Juniper Titmouse

By Eileen Richardson

The Juniper Titmouse is a plain gray bird with a prominent black eye and a crest of gray feathers on its head. It is a small songbird, but the long body, short neck, and medium-long tail makes it appear bigger than it is. A short crest gives the fairly large head a pointed silhouette. The short bill is fairly thick and round.

They mate for life and like other members of the chickadee family the Juniper Titmouse sticks around all winter and will come to seed and suet feeders. In the fall, they stash seeds in the crevices of tree bark to eat later. They are partial to pinyon nuts. New Mexico is the perfect habitat for this bird as they favor pinyon and juniper woodlands of the interior west. The Juniper Titmouse occurs in pinyon pine and juniper woodlands from about 2,250-8,000 feet. These cavity-nesting birds tend to nest in mature woodlands, where older pinyon and juniper trees offer a ready supply of cavities for nesting.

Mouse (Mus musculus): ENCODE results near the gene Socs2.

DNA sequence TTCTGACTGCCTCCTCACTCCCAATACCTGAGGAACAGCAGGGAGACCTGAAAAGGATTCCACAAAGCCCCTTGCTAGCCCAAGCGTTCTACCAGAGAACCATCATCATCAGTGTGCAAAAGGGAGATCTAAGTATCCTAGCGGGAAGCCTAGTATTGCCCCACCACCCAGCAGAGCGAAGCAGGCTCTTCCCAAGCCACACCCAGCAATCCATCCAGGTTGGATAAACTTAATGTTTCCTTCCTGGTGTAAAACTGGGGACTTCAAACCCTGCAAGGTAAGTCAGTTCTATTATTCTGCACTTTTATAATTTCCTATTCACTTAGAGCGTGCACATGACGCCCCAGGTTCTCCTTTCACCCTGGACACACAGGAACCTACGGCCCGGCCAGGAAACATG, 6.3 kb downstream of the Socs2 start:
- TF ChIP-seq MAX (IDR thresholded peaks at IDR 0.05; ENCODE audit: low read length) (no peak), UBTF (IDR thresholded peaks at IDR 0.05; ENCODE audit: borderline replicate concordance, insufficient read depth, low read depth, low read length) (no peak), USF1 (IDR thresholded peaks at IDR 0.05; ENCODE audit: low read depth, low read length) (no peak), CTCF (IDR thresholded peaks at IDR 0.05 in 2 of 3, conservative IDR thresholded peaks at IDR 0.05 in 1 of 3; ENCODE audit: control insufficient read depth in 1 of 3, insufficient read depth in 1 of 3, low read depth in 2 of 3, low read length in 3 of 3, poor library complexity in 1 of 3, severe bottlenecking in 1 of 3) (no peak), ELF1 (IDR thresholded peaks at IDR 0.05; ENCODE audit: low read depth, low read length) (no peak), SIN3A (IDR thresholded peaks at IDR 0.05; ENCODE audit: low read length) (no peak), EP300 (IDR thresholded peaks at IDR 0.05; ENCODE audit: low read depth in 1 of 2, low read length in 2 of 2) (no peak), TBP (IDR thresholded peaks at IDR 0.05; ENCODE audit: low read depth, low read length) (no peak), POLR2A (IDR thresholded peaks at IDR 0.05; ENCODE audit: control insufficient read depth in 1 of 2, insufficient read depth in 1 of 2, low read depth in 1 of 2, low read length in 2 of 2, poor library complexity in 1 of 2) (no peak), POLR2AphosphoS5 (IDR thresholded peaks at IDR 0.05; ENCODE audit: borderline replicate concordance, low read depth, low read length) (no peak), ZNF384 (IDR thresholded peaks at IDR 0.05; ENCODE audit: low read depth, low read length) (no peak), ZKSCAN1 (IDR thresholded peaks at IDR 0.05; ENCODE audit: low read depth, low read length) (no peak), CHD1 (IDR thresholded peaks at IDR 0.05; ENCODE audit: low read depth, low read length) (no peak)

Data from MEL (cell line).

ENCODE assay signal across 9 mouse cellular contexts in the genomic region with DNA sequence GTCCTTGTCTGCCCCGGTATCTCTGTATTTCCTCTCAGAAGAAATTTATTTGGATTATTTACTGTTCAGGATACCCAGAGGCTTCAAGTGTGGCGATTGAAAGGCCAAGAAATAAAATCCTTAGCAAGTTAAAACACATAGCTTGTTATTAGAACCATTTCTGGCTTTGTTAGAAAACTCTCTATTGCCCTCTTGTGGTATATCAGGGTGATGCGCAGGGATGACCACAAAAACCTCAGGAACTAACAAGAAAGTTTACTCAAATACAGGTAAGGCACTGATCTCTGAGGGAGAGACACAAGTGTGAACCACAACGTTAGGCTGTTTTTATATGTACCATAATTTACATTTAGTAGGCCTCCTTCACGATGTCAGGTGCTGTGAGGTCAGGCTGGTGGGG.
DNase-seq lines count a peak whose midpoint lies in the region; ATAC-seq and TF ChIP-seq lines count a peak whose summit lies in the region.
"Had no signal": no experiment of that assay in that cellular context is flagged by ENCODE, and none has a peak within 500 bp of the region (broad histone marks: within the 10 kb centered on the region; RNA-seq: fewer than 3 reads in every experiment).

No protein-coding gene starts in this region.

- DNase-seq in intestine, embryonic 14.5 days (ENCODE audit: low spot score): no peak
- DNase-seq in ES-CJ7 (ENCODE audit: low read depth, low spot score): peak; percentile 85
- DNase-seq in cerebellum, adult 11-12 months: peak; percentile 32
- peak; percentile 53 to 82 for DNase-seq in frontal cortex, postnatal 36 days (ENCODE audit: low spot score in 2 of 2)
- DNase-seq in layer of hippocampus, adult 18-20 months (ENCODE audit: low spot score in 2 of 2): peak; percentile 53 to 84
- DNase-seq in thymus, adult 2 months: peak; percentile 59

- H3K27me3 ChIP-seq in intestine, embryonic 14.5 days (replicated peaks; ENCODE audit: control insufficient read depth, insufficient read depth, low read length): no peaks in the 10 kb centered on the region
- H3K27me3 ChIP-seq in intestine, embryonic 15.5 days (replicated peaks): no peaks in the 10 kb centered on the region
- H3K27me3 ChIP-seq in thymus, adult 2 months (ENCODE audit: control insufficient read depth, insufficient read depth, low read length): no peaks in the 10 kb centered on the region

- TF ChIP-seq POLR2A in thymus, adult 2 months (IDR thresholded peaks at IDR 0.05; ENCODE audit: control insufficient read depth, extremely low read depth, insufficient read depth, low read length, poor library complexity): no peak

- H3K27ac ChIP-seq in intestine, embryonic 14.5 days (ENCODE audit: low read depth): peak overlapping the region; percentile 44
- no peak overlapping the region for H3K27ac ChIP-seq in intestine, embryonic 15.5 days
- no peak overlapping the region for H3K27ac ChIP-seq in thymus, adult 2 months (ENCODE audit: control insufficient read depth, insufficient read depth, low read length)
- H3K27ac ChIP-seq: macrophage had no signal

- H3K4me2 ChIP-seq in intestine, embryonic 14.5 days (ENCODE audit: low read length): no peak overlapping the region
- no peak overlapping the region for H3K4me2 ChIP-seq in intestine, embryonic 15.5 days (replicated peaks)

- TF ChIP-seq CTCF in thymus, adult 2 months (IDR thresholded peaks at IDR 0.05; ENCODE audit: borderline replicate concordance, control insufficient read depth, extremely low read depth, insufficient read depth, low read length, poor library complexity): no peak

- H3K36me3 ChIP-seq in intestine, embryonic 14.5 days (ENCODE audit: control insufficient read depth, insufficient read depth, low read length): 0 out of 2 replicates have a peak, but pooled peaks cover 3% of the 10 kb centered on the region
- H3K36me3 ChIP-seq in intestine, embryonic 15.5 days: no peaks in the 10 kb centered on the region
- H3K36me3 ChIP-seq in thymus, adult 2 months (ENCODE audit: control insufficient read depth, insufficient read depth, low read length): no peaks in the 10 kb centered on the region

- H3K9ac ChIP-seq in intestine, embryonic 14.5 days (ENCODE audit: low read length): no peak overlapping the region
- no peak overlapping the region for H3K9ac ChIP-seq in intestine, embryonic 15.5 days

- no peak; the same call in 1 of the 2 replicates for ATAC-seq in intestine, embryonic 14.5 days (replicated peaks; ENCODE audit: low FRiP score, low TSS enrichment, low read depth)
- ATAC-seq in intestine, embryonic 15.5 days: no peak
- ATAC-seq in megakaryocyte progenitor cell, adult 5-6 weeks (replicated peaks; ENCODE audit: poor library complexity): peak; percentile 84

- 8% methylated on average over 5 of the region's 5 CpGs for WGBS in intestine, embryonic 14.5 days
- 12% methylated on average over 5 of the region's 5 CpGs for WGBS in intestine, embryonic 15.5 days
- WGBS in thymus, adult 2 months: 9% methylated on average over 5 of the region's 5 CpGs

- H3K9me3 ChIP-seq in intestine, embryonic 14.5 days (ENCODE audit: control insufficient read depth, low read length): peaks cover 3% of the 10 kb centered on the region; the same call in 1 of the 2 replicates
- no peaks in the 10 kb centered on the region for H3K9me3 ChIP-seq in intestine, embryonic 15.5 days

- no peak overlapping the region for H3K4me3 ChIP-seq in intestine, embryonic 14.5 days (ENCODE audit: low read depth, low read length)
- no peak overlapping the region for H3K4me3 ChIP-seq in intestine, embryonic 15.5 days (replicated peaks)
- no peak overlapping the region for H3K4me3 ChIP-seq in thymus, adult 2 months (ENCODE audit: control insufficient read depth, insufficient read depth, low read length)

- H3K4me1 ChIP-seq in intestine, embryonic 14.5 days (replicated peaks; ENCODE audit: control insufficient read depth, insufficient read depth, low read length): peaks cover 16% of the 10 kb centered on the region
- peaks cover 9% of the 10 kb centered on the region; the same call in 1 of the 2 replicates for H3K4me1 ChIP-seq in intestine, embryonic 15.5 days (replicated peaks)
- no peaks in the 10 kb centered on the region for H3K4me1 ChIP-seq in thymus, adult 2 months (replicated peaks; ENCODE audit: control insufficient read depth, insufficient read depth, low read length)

The Juniper Titmouse is a cavity nester so will benefit from nesting boxes which they will often also use for roosting on cold winter nights. Juniper Titmice are acrobats of the pinyon-juniper forest. Their strong feet allow them to hang upside down from branches while they forage for seeds and insects. They hop and fly in an undulating motion between trees and shrubs.

Juniper Titmice visit sunflower and suet feeders especially in areas with shrub and tree cover. So it would be wise if you want to watch these little acrobats to set up you viewing area with these things in mind.
Juniper Titmice use nest boxes, so consider putting one up in your yard. Try to have it ready before the breeding season begins and attach a predator guard if possible.

So although this little bird is not one of colorful plumage or markings, it is fun to watch their acrobatic prowess.